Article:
A FURIOUS row has broken out over the SNP's plan to win "devo max", after the Scottish Government warned it may not reveal the radical policy's impact on Scotland's public finances before the general election.


First Minister Nicola Sturgeon said her government would publish new forecasts for Scotland's oil revenues "in due course".

However, her official spokesman later refused to confirm the figures would be issued before the general election.

Holyrood's main opposition parties all warned that Scotland's finances were under serious threat from the SNP's plans, as a result of falling oil prices.

Oil prices have become a central issue in the election fight in Scotland after Ms Sturgeon confirmed last week the SNP will demand devo max if her party holds the balance of power after May 7.

Under the constitutional set-up, also known as full fiscal autonomy, Westminster would retain control only of defence, foreign affairs and the currency.

Holyrood would take charge of all taxes in Scotland, including North Sea oil revenues, to fund public services and make a contribution towards shared UK functions such as the armed forces and overseas embassies.

The Scottish Government regularly published oil forecasts in the run-up to the referendum.

Its most recent, issued last May, predicted receipts of £20.2billion in the three years from 2016/17 to 2018/19, based on an oil price of $110 per barrel.

The UK Government has claimed that total would fall to just £1.6billion, a drop of £18.6billion, over the period if prices remain at the present level of $50 per barrel.

However, SNP ministers insist prices will recover.

But without updated tax forecasts Labour and Tory MSPs claimed voters would be in the dark about the possible consequences of devo max.

Labour, the Conservatives and Lib Dems all used First Minister's Questions to challenge Ms Sturgeon on the plan.

Responding to Tory leader Ruth Davidson, the First Minister said: "We will publish an oil and gas bulletin in due course," but she added forecasts would not be updated until after changes to the UK tax regime, expected in the Budget in March, were made public.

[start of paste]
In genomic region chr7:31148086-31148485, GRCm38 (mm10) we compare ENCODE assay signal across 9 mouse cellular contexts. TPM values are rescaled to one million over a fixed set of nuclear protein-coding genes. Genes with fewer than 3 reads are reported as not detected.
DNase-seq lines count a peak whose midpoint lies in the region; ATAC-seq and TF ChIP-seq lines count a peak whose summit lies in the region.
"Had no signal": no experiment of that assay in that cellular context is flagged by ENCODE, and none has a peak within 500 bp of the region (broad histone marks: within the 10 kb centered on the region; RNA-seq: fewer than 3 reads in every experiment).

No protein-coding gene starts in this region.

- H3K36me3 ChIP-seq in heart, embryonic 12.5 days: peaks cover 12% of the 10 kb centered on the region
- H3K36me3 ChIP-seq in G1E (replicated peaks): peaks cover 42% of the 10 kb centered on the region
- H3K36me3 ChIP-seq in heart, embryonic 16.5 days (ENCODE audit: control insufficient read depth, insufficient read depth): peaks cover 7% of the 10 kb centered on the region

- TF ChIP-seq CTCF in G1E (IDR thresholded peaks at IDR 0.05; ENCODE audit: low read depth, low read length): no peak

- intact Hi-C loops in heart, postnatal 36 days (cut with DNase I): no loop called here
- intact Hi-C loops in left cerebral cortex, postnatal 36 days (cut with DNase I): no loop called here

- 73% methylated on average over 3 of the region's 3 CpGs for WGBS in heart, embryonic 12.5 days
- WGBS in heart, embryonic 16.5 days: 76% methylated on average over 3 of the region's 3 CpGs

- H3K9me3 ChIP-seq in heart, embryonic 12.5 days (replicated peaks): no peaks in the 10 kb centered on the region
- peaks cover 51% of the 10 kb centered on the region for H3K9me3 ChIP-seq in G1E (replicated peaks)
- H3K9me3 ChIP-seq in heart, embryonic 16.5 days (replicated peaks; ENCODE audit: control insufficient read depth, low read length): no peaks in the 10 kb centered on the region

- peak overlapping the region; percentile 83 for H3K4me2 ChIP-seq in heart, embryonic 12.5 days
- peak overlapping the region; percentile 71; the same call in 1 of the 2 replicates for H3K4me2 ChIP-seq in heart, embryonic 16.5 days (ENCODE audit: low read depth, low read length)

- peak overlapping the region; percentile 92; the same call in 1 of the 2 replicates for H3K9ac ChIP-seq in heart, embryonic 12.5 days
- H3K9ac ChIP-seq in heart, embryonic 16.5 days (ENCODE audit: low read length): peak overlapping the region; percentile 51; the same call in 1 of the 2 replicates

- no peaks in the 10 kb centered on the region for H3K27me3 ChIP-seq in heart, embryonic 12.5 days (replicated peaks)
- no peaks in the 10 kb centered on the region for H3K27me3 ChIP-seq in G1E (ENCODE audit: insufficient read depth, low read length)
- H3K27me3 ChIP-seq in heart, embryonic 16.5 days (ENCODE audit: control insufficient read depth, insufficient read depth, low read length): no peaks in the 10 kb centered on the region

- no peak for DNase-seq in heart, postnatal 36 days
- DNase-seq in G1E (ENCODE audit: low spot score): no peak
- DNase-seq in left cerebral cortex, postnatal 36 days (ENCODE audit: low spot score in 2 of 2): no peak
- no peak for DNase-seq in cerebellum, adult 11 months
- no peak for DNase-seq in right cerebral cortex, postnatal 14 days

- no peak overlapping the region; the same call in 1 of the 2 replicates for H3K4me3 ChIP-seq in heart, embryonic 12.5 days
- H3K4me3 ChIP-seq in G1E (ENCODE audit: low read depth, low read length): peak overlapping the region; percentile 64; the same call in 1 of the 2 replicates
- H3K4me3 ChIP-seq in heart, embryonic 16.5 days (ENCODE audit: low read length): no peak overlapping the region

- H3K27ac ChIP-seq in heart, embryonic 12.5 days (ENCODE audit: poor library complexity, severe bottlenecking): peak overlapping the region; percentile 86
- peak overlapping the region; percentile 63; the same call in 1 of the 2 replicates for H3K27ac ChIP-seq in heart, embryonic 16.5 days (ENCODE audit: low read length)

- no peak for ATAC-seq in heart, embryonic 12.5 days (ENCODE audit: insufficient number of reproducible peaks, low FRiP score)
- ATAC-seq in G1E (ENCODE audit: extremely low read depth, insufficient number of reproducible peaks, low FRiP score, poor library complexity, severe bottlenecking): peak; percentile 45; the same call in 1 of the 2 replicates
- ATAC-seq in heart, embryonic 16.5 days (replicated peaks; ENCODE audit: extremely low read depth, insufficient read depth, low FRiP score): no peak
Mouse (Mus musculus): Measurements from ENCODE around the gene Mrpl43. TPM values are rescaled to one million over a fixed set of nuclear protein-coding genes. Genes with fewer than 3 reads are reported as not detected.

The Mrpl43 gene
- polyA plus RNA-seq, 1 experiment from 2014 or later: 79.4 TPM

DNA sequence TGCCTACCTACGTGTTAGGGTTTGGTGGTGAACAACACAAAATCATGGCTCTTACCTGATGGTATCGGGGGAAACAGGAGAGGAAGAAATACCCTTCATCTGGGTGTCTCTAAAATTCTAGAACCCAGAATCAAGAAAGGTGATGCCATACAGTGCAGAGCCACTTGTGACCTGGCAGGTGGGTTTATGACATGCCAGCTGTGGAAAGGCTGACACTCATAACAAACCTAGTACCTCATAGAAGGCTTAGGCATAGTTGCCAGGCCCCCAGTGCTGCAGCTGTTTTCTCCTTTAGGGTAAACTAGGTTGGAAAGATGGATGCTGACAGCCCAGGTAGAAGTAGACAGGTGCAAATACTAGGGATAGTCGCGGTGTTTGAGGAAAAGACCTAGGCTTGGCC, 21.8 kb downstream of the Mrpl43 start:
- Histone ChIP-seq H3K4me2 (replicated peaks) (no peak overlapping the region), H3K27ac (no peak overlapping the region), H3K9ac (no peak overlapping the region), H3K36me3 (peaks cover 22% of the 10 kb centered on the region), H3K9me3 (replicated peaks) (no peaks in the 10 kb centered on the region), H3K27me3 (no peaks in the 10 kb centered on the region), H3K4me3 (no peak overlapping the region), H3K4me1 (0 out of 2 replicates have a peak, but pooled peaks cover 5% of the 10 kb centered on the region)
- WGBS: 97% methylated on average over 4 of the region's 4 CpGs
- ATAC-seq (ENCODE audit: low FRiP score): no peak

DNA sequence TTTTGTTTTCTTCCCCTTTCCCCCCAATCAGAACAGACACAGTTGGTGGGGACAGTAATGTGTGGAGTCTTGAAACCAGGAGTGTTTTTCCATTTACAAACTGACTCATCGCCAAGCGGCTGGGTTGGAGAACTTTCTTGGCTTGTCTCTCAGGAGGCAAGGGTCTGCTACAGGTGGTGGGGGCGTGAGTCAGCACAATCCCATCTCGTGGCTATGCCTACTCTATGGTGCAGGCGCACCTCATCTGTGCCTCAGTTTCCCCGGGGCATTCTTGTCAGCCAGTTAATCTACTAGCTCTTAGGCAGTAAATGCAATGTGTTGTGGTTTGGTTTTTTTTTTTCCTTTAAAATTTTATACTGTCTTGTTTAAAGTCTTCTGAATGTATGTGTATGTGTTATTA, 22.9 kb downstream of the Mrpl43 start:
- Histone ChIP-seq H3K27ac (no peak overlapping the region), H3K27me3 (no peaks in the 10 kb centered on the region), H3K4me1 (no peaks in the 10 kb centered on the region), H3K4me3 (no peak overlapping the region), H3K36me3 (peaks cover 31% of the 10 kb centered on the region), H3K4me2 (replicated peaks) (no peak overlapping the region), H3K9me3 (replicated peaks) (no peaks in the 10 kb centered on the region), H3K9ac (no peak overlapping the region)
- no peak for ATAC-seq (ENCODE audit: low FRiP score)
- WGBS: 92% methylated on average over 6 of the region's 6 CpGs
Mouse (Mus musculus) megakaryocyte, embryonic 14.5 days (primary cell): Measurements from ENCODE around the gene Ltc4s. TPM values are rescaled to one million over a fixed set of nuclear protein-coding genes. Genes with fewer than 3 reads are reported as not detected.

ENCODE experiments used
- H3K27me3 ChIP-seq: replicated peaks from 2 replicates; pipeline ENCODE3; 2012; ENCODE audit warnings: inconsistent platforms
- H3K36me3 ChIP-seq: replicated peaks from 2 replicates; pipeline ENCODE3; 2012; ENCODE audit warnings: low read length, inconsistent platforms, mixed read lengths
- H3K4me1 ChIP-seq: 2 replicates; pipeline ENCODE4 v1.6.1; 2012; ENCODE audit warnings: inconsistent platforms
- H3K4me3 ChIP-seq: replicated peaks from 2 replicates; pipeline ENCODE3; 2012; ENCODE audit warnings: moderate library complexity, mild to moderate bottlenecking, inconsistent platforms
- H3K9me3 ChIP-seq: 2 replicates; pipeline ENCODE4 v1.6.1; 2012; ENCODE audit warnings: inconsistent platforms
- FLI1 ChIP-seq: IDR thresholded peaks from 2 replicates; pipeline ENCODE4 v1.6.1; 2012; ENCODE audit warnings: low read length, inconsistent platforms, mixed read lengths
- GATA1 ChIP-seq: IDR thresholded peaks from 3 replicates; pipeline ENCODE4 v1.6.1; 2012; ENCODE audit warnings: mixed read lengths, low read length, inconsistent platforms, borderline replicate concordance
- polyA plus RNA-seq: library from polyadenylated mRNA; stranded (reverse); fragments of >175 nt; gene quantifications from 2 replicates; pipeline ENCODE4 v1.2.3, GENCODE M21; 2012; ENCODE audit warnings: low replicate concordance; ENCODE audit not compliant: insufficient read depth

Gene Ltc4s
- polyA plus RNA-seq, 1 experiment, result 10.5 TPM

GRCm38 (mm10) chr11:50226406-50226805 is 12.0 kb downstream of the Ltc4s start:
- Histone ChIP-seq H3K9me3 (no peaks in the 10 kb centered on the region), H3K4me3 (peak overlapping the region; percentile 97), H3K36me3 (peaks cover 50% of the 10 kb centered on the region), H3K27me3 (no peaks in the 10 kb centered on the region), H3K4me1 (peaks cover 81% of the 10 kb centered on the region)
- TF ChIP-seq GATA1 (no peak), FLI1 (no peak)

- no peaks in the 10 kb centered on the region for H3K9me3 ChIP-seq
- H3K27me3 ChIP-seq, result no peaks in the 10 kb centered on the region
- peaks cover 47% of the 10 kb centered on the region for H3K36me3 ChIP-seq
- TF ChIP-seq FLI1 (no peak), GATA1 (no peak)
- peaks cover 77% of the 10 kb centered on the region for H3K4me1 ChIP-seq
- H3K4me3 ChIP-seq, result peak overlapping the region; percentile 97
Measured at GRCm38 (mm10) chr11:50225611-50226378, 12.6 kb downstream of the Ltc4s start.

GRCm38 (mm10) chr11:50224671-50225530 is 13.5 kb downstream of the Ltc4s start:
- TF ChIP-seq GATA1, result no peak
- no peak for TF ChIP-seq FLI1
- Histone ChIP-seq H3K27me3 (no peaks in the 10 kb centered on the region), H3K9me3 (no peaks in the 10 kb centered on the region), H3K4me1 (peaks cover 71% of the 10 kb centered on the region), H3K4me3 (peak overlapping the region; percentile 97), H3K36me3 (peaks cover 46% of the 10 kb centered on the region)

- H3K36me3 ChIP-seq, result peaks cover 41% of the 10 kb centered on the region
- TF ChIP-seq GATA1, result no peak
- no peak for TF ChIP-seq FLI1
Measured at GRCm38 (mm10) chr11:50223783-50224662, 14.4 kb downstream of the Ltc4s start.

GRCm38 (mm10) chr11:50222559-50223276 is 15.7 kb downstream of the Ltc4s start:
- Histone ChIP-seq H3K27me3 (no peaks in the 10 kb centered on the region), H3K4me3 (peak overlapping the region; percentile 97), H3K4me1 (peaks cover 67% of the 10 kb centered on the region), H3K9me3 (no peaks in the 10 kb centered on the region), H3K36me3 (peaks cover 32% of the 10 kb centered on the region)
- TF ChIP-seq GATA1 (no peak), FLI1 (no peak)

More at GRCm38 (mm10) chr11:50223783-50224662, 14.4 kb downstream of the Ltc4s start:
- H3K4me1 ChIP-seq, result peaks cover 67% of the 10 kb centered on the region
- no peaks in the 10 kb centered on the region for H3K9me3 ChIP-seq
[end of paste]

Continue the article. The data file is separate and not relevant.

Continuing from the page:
Pressed repeatedly after First Minister's Questions, her spokesman refused to confirm fresh figures would be issued before the election.

Ms Davidson said: "This excuse from Nicola Sturgeon about why these figures haven't been published simply doesn't wash.

"The Scottish Government published inflated oil projections in the good times, and have axed them in the bad."

Kezia Dugdale, Scottish Labour's deputy leader, said replacing the Barnett Formula, the mechanism used to share resources around the UK, with revenues raised from the North Sea would require deep spending cuts.

She said: "The SNP can't bring themselves to admit that the oil crisis is a huge threat to the money we have in Scotland to spend on our schools, hospitals and pensions.

"The Governor of the Bank of England put it best when he said being part of the UK protects our economy from the worst impacts of the oil crisis."

Ms Sturgeon hit back at the Labour and Tory claims during the Holyrood clashes.

"If their argument is that Scotland's finances are not equipped to cope with a period of low oil prices, the simple fact is that that is a direct result of decades of Westminster mismanagement," she told MSPs.

"If the problem is Westminster mismanagement, it strikes me as incredible to suggest that the solution is even more Westminster mismanagement."

The row came a day after the Governor of the Bank of England, Mark Carney, said low oil prices were a "negative shock" to the Scottish economy but the effects were "substantially mitigated" by the UK's tax arrangements.